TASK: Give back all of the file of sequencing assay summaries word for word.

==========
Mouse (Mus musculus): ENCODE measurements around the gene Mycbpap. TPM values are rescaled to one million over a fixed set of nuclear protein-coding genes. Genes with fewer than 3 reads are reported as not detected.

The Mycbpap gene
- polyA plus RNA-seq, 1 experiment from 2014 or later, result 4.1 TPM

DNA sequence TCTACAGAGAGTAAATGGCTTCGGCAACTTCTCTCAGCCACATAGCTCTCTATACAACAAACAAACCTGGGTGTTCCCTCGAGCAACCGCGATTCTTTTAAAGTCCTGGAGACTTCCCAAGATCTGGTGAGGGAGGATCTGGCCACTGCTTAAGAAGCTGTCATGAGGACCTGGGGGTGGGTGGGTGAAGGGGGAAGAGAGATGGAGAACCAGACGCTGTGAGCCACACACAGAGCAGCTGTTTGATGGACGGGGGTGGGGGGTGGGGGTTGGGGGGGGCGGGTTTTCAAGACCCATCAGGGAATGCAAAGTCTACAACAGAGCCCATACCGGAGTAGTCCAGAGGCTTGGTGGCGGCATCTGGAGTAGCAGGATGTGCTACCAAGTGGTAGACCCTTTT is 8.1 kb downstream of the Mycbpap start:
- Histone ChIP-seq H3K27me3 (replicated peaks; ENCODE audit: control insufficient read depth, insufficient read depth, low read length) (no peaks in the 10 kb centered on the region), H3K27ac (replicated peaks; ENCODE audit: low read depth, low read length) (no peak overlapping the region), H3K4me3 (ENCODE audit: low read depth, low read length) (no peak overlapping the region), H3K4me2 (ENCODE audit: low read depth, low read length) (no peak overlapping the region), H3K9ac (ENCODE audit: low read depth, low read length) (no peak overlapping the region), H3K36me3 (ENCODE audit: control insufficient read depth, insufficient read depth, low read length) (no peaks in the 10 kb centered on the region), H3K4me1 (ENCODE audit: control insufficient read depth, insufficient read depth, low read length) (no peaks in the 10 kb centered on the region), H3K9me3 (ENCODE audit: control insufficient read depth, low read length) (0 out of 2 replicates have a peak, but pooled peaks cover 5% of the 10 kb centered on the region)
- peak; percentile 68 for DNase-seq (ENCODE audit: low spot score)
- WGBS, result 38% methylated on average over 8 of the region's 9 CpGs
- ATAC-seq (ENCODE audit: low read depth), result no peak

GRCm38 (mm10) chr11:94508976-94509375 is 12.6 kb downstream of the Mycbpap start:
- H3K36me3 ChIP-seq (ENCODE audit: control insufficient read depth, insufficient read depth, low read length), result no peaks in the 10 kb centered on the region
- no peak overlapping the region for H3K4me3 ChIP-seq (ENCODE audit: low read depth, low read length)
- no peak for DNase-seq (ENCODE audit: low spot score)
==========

Mouse (Mus musculus): ENCODE measurements around the gene Mycbpap. TPM values are rescaled to one million over a fixed set of nuclear protein-coding genes. Genes with fewer than 3 reads are reported as not detected.

The Mycbpap gene
- polyA plus RNA-seq, 1 experiment from 2014 or later, result 4.1 TPM

DNA sequence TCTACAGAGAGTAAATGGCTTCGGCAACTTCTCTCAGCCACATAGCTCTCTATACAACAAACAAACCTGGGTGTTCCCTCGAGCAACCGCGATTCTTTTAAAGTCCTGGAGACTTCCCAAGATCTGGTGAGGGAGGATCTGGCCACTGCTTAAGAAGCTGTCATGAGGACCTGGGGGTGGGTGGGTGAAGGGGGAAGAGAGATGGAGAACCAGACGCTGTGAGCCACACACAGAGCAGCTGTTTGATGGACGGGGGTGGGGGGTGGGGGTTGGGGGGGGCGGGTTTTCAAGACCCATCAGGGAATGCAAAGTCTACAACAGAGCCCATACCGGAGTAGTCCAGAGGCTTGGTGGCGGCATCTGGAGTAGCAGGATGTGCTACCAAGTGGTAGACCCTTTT is 8.1 kb downstream of the Mycbpap start:
- Histone ChIP-seq H3K27me3 (replicated peaks; ENCODE audit: control insufficient read depth, insufficient read depth, low read length) (no peaks in the 10 kb centered on the region), H3K27ac (replicated peaks; ENCODE audit: low read depth, low read length) (no peak overlapping the region), H3K4me3 (ENCODE audit: low read depth, low read length) (no peak overlapping the region), H3K4me2 (ENCODE audit: low read depth, low read length) (no peak overlapping the region), H3K9ac (ENCODE audit: low read depth, low read length) (no peak overlapping the region), H3K36me3 (ENCODE audit: control insufficient read depth, insufficient read depth, low read length) (no peaks in the 10 kb centered on the region), H3K4me1 (ENCODE audit: control insufficient read depth, insufficient read depth, low read length) (no peaks in the 10 kb centered on the region), H3K9me3 (ENCODE audit: control insufficient read depth, low read length) (0 out of 2 replicates have a peak, but pooled peaks cover 5% of the 10 kb centered on the region)
- peak; percentile 68 for DNase-seq (ENCODE audit: low spot score)
- WGBS, result 38% methylated on average over 8 of the region's 9 CpGs
- ATAC-seq (ENCODE audit: low read depth), result no peak

GRCm38 (mm10) chr11:94508976-94509375 is 12.6 kb downstream of the Mycbpap start:
- H3K36me3 ChIP-seq (ENCODE audit: control insufficient read depth, insufficient read depth, low read length), result no peaks in the 10 kb centered on the region
- no peak overlapping the region for H3K4me3 ChIP-seq (ENCODE audit: low read depth, low read length)
- no peak for DNase-seq (ENCODE audit: low spot score)